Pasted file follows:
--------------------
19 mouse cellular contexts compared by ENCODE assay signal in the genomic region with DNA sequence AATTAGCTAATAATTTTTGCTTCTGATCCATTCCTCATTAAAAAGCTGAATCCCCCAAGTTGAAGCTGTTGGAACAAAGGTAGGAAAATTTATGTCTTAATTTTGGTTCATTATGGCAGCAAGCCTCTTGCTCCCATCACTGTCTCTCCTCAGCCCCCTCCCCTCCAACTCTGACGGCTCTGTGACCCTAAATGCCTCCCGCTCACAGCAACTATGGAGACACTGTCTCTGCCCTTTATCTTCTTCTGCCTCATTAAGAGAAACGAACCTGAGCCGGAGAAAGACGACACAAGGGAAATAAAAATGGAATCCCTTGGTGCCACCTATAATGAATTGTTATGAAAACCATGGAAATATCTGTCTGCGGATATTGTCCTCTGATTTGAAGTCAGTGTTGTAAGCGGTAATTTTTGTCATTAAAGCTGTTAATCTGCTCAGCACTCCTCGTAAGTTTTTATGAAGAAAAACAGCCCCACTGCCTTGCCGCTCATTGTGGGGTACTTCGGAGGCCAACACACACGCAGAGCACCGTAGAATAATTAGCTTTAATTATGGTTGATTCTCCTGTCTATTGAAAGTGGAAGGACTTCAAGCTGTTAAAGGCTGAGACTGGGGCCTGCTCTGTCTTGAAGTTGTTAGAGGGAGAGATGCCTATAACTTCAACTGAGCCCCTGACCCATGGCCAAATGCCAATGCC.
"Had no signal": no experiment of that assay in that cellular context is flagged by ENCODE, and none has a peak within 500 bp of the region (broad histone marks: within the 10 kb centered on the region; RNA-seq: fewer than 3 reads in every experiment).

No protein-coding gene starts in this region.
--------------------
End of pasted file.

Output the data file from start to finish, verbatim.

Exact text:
19 mouse cellular contexts compared by ENCODE assay signal in the genomic region with DNA sequence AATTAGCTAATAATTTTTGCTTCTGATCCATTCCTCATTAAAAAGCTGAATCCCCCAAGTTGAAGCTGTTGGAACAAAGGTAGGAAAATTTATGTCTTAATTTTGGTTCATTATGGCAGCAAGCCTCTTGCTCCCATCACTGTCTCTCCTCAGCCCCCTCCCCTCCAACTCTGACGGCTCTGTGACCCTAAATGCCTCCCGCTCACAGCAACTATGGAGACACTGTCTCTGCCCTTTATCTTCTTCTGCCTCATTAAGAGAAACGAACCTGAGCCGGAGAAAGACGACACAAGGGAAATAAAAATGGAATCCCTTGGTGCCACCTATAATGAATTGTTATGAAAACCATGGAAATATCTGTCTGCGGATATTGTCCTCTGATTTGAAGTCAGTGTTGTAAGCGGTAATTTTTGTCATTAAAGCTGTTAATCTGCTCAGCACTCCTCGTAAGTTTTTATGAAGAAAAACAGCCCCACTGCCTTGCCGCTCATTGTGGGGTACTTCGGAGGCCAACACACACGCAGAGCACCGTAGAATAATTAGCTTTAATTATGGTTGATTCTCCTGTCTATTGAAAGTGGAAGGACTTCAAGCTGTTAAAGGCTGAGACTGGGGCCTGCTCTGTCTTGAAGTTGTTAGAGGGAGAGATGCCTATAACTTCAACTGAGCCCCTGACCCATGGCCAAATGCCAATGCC.
"Had no signal": no experiment of that assay in that cellular context is flagged by ENCODE, and none has a peak within 500 bp of the region (broad histone marks: within the 10 kb centered on the region; RNA-seq: fewer than 3 reads in every experiment).

No protein-coding gene starts in this region.